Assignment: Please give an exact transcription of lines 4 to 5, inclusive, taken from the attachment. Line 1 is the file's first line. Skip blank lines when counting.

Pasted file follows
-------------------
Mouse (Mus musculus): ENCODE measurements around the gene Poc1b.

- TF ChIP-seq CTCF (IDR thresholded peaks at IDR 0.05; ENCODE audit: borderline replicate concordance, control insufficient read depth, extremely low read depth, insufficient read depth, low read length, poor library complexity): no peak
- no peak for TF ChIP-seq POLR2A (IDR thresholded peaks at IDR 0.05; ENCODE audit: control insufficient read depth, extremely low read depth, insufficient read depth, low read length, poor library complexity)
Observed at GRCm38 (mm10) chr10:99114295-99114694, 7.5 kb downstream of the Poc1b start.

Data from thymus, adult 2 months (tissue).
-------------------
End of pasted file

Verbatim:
Observed at GRCm38 (mm10) chr10:99114295-99114694, 7.5 kb downstream of the Poc1b start.

Data from thymus, adult 2 months (tissue).